Re: DbC vs. argument checking
In article <d7f5it$24uo$1@digitaldaemon.com>, Niko Korhonen says...
>
>I would like to know what are peoples' strategies with argument 
>validation in D. D offers (at least) two solutions for it, first via DbC:
>
><code>
>
>void f(int x)
>   in { assert (x >= 0); }
>   body { /* ... */}
>
></code>
>
>then the C/Java-style if statement:
>
><code>
>
>void f(int x)
>{
>   if (x < 0)
>     throw new ArgumentOutOfRangeException("x");
>
>   // ...
>}
>
></code>
>
>Current problems with the DbC method are that a generic AssertError 
>instead of the proper InException is thrown when the contract is broken. 
>  This AssertError gives absolutely no information about what went 
>wrong, so for the user of the API/library it's useless.
>
>The other problem is that contracts disappear when compiling with the 
>-release switch. The intent of the -release switch is good (to improve 
>performance) but for a program whose argument validation is based on 
>contracts, it's a disaster. This brings me to the point: argument 
>validation scenarios. The current alternatives for argument validation 
>in D roughly are:
>
>1) Use only C/Java-style argument validation
>2) Use contracts for argument validation and forbid compilation in 
>release mode
>3) Use a mix of these styles
>
>The first scenario is possible, but sad because then a wonderful 
>language feature would go unused.
>
>The second scenario would be nice, but it's a bit hackish; shouldnt a 
>proper program compile and work well also in release mode? And then 
>there's the performance issue; what if some of the contracts do heavy 
>debugging work (for example traverse an array) and they /should/ be 
>disabled in the release build? We can't selectively drop some contracts 
>and keep others. So this isn't a perfect solution.
>
>Scenario three is the most difficult since how do we know when to use 
>C/Java-style validation and when contracts? I also think this kind of 
>mixing is ugly.
>
>Delivering an API/library that doesn't validate arguments at all is not 
>an option, not in this buffer overrun viral world of current computing.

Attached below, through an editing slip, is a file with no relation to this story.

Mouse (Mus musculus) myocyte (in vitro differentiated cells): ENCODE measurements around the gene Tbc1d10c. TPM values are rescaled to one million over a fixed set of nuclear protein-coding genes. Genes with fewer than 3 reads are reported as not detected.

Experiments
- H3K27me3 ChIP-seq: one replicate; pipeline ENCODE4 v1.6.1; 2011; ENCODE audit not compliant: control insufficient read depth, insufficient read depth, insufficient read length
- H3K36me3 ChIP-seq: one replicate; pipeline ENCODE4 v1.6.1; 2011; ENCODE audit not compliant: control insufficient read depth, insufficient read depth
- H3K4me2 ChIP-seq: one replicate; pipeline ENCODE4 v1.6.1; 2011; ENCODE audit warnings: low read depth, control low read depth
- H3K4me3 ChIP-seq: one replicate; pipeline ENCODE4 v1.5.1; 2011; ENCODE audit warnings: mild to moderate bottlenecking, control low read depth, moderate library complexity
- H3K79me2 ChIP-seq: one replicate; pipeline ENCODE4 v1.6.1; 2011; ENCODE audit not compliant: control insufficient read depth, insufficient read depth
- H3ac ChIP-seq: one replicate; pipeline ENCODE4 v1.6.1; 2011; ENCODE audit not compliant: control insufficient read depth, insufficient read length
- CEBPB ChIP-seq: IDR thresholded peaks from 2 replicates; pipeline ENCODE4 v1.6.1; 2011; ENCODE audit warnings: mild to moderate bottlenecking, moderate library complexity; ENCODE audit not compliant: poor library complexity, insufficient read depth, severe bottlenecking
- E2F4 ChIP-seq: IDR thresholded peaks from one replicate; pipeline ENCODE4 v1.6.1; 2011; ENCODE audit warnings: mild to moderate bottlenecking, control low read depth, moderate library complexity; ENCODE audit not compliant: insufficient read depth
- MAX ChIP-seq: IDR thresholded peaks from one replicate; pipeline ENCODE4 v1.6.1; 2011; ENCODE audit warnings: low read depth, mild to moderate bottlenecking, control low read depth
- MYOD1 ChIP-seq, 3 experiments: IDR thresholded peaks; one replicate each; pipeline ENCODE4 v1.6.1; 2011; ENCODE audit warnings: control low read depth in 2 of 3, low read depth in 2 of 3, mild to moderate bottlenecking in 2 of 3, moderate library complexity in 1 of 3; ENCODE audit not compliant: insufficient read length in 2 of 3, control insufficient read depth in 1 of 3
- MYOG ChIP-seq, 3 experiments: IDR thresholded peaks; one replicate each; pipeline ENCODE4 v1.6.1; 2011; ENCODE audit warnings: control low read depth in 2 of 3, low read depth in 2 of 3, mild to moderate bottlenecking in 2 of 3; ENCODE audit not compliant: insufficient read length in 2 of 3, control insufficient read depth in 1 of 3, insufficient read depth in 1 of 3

>
>How *should* D libraries be designed? Totally trust the user, no 
>argument validation at all? Use contracts, no argument validation in 
>release mode? Always use C/Java-style argument validation in public 
>API's, contracts with private? Always use C/Java-style argument 
>validation, period?
>
>IMO DbC adds complexity to the D language because both DbC and 
>C/Java-style argument validation schemes are possible, and there doesn't 
>seem to be any real guidelines on when to use which. I would really 
>appreciate your input on this issue.

My thoughts are that you should use -release-toggled features to check your own
logic/assumptions about things entirely under your control and use always-there
checks on anything clients (both clients of a library or an app) can influence.
So, #3.
May 30, 2005
Re: DbC vs. argument checking
In article <d7f5it$24uo$1@digitaldaemon.com>, Niko Korhonen says...
>
>I would like to know what are peoples' strategies with argument 
>validation in D. D offers (at least) two solutions for it, first via DbC:
>
><code>
>
>void f(int x)
>   in { assert (x >= 0); }
>   body { /* ... */}
>
></code>
>
>then the C/Java-style if statement:
>
><code>
>
>void f(int x)
>{
>   if (x < 0)
>     throw new ArgumentOutOfRangeException("x");
>
>   // ...
>}
>
></code>
>
>Current problems with the DbC method are that a generic AssertError 
>instead of the proper InException is thrown when the contract is broken. 
>  This AssertError gives absolutely no information about what went 
>wrong, so for the user of the API/library it's useless.
>
>The other problem is that contracts disappear when compiling with the 
>-release switch. The intent of the -release switch is good (to improve 
>performance) but for a program whose argument validation is based on 
>contracts, it's a disaster. This brings me to the point: argument 
>validation scenarios. The current alternatives for argument validation 
>in D roughly are:
>
>1) Use only C/Java-style argument validation
>2) Use contracts for argument validation and forbid compilation in 
>release mode
>3) Use a mix of these styles
>
>The first scenario is possible, but sad because then a wonderful 
>language feature would go unused.
>
>The second scenario would be nice, but it's a bit hackish; shouldnt a 
>proper program compile and work well also in release mode? And then